3.9 FIFO and Causal Broadcast.
3.10 Byzantine Consistent Broadcast.
3.11 Byzantine Reliable Broadcast.
3.12 Byzantine Broadcast Channels.
3.13 Exercises.
3.14 Solutions.
3.15 Chapter Notes .
.
4. Shared Memory.
4.1 Introduction.
4.2 (1, N) Regular Register.
4.3 (1, N) Atomic Register.
4.4 (N, N) Atomic Register.
4.5 (1, N) Logged Regular Register.
4.6 (1,N) Byzantine Safe Register.
4.7 (1, N) Byzantine Regular Register.
4.8 (1,N) Byzantine Atomic Register.
4.9 Exercises.
4.10 Solutions.
4.11 Chapter Notes .
.
5. Consensus.
5.1 Regular Consensus.
5.2 Uniform Consensus.
5.3 Uniform Consensus in the Fail
Noisy Model.
5.4 Logged Consensus.
5.5 Randomized Consensus.
5.6 Byzantine Consensus.
5.7 Byzantine Randomized Consensus.
5.8 Exercises.
5.9 Solutions.
5.10 Chapter Notes .
.
6. Consensus Variants.
6.1 Total
Order Broadcast.
6.2 Byzantine Total
Order Broadcast.
6.3 Terminating Reliable Broadcast.
6.4 Fast Consensus.
6.5 Fast Byzantine Consensus.
6.6 Non
blocking Atomic Commit.
6.7 Group Membership.
6.8 View
Synchronous Communication.
6.9 Exercises.
6.10 Solutions.
6.11 Chapter Notes .
.
7. Concluding Remarks.
7.1 Implementation in Appia.
7.2 Further Implementations.
7.3 Further Reading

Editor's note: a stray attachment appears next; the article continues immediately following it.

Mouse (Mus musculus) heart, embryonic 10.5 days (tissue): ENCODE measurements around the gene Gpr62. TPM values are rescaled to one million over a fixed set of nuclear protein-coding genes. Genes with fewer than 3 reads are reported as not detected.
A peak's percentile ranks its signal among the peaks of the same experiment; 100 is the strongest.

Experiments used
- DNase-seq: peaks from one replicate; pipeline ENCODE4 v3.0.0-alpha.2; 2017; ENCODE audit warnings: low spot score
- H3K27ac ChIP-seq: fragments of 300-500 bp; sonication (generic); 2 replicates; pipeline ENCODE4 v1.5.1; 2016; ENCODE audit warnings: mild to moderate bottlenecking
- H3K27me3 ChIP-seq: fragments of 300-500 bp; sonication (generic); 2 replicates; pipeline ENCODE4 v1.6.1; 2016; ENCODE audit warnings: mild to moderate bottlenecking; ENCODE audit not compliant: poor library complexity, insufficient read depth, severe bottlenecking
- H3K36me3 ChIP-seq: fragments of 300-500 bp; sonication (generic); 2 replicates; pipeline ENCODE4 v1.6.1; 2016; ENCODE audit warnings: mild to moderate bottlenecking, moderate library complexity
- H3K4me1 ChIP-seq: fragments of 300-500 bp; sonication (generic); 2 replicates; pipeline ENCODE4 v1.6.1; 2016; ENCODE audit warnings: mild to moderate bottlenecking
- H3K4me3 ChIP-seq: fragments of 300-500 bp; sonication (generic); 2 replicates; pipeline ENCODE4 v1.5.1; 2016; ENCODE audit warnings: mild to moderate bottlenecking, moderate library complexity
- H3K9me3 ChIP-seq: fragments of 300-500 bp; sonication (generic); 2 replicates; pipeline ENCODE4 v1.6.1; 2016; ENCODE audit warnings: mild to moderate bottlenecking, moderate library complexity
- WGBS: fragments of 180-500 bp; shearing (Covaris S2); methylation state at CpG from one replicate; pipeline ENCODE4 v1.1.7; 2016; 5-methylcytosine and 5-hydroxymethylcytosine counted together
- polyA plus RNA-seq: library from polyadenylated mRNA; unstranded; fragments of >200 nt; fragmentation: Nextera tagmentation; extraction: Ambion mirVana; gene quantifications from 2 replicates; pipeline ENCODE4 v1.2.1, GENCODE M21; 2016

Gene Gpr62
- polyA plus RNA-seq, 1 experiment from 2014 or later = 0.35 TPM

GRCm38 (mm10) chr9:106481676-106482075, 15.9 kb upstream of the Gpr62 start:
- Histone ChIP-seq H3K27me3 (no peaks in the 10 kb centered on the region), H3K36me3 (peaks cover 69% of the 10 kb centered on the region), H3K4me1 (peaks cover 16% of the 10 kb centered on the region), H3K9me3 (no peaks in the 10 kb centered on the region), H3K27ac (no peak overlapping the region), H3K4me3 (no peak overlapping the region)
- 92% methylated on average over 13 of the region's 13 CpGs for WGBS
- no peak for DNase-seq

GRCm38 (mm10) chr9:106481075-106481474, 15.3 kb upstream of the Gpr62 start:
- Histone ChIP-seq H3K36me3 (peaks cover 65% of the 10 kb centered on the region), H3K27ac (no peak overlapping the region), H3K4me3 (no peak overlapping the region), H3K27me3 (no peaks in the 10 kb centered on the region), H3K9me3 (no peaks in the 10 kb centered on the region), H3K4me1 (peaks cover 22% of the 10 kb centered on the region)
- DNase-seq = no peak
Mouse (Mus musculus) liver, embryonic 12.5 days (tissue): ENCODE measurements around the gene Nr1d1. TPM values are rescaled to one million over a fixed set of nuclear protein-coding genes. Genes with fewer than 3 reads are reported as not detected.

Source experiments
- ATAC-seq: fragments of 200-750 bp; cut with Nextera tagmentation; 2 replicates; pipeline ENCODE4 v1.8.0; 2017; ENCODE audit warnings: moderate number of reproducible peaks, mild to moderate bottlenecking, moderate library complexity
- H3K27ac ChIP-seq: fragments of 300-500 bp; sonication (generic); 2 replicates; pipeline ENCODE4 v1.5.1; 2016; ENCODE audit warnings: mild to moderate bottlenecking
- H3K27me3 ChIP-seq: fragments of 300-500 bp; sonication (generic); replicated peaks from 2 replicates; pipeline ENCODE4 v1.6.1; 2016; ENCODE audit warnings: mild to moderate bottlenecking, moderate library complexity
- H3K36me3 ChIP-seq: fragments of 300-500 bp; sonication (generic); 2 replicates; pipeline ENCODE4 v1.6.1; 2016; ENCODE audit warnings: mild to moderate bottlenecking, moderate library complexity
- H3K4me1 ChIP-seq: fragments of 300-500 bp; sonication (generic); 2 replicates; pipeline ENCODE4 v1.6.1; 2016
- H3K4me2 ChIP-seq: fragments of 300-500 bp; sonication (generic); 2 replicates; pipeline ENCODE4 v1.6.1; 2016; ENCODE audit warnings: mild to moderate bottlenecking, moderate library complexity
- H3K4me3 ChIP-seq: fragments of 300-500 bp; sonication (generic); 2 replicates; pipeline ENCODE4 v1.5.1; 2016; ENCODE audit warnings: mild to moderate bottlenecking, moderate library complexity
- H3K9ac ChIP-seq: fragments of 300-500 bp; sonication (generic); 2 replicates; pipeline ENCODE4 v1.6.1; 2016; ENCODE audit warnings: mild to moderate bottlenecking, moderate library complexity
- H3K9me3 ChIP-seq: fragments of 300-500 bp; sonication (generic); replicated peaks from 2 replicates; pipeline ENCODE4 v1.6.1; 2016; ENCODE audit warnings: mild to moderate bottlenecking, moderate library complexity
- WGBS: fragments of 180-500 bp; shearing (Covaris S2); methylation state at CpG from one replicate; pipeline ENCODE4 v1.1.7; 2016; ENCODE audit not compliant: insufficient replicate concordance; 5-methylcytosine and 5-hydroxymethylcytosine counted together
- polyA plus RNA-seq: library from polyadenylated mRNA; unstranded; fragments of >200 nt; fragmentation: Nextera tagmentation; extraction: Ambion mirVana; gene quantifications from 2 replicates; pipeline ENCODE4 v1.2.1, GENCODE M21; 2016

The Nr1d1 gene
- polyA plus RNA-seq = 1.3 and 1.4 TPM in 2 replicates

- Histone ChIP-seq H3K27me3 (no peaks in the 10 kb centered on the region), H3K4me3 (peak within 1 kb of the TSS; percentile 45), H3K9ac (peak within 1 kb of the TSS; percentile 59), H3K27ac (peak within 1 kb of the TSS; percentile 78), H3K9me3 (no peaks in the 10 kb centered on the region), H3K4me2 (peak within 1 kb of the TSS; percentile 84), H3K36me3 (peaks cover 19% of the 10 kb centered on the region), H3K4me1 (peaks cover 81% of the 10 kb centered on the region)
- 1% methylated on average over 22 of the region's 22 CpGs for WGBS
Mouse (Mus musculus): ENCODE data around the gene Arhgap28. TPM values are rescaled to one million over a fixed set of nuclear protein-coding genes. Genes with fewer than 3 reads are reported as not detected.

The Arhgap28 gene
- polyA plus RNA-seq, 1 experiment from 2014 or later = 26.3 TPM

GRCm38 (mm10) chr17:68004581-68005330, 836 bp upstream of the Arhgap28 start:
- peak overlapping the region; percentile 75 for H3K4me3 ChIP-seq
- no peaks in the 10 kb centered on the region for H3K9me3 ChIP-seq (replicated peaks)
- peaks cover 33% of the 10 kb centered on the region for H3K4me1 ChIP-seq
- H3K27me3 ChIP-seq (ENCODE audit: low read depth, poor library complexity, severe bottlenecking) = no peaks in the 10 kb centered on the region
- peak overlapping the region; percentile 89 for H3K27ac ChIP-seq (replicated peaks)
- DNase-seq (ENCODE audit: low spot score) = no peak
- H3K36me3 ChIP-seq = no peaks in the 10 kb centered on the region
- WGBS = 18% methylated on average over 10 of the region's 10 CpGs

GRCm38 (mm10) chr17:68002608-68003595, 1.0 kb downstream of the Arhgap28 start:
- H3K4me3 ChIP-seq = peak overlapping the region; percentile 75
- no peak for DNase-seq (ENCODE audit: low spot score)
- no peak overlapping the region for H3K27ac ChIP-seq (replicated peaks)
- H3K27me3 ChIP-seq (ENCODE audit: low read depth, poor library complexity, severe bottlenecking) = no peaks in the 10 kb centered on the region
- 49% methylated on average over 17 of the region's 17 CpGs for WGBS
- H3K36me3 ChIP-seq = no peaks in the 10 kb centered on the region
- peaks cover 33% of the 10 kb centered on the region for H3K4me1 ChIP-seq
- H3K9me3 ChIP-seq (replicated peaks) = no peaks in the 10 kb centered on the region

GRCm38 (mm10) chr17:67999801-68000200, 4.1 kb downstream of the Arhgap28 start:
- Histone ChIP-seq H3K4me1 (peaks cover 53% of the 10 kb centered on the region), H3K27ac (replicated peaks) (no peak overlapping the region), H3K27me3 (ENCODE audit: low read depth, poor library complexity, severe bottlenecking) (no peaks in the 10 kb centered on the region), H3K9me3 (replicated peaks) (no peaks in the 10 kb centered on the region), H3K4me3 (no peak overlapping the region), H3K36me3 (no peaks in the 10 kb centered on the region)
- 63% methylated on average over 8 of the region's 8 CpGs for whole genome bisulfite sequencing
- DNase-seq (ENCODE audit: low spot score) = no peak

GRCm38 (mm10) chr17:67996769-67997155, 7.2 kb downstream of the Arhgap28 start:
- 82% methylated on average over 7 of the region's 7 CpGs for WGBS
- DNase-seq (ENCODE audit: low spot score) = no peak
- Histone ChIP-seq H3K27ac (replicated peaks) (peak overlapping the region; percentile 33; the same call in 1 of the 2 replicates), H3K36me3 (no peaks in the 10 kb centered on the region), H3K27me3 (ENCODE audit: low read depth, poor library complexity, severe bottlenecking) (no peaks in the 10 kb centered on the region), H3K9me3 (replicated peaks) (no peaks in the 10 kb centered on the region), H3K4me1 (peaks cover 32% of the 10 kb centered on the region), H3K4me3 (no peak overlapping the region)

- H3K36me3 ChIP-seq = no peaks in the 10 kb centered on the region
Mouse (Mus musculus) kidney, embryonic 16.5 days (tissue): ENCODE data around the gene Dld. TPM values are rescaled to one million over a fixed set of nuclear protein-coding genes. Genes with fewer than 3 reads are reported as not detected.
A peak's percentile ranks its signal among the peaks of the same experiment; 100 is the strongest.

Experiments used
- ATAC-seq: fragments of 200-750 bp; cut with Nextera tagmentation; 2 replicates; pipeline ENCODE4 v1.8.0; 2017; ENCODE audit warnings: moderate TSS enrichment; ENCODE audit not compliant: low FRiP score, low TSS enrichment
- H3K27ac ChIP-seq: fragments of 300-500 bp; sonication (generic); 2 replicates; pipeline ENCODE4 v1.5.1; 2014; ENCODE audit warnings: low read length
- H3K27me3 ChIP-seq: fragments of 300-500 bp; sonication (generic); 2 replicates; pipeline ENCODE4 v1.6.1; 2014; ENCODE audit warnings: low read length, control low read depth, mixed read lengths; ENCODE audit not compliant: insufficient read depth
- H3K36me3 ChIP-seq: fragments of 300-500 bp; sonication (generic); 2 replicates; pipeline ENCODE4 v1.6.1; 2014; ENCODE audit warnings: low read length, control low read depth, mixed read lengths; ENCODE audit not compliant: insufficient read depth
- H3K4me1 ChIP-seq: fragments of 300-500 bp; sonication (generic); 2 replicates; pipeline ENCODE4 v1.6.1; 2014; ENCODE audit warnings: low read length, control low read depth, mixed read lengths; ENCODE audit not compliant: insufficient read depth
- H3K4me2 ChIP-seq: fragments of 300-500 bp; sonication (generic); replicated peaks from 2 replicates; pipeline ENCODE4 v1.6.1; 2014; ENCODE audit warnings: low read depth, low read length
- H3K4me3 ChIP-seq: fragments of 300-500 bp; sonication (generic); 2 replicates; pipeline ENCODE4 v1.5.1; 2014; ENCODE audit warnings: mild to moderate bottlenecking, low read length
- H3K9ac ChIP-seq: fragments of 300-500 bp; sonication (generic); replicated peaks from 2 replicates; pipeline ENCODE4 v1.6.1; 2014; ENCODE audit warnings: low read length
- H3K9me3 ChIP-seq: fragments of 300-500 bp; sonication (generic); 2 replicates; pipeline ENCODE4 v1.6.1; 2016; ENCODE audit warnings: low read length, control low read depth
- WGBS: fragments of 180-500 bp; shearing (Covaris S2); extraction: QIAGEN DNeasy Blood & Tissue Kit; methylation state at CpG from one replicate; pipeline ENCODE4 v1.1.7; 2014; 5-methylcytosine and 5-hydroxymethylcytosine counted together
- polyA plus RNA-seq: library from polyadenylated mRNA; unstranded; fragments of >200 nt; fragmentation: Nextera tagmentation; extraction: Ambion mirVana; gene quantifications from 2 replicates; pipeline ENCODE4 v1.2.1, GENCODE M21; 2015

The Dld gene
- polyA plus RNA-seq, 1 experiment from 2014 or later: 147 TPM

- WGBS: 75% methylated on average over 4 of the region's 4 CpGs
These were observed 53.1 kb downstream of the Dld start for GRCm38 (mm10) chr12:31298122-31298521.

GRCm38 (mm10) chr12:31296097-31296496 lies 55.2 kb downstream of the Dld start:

1. Introduction. - 1.1 Motivation. -1.2 Distributed Programming Abstractions. 1.3 The End-to-End Argument. 1.4 Software Components. - 1.5 Classes of Algorithms. -1.6 Chapter Notes. 2. Basic Abstractions. - 2.1 Distributed Computation. - 2.2 Abstracting Processes. - 2.3 Cryptographic Abstractions. - 2.4 Abstracting Communication. - 2.5 Timing Assumptions. - 2.6 Abstracting Time. - 2.7 Distributed-System Models. - 2.8 Exercises. - 2.9 Solutions. - 2.10 Chapter Notes . - . - 3. Reliable Broadcast. - 3.1 Motivation. - 3.2 Best-Effort Broadcast. - 3.3 Regular Reliable Broadcast. - 3.4 Uniform Reliable Broadcast. - 3.5 Stubborn Broadcast. - 3.6 Logged Best-Effort Broadcast. - 3.7 Logged Uniform Reliable Broadcast. - 3.8 Probabilistic Broadcast. - 3.9 FIFO and Causal Broadcast. - 3.10 Byzantine Consistent Broadcast. - 3.11 Byzantine Reliable Broadcast. - 3.12 Byzantine Broadcast Channels. - 3.13 Exercises. - 3.14 Solutions. - 3.15 Chapter Notes . - . - 4. Shared Memory. - 4.1 Introduction. - 4.2 (1, N) Regular Register. - 4.3 (1, N) Atomic Register. - 4.4 (N, N) Atomic Register. - 4.5 (1, N) Logged Regular Register. - 4.6 (1,N) Byzantine Safe Register. - 4.7 (1, N) Byzantine Regular Register. - 4.8 (1,N) Byzantine Atomic Register. - 4.9 Exercises. - 4.10 Solutions. - 4.11 Chapter Notes . - . - 5. Consensus. - 5.1 Regular Consensus. - 5.2 Uniform Consensus. - 5.3 Uniform Consensus in the Fail-Noisy Model. - 5.4 Logged Consensus. - 5.5 Randomized Consensus. - 5.6 Byzantine Consensus. - 5.7 Byzantine Randomized Consensus. - 5.8 Exercises. - 5.9 Solutions. - 5.10 Chapter Notes . - . - 6. Consensus Variants. - 6.1 Total-Order Broadcast. - 6.2 Byzantine Total-Order Broadcast. - 6.3 Terminating Reliable Broadcast. - 6.4 Fast Consensus. - 6.5 Fast Byzantine Consensus. - 6.6 Non-blocking Atomic Commit. - 6.7 Group Membership. - 6.8 View-Synchronous Communication. - 6.9 Exercises. - 6.10 Solutions. - 6.11 Chapter Notes . - . - 7. Concluding Remarks. - 7.1 Implementation in Appia. - 7.2 Further Implementations. - 7.3 Further Reading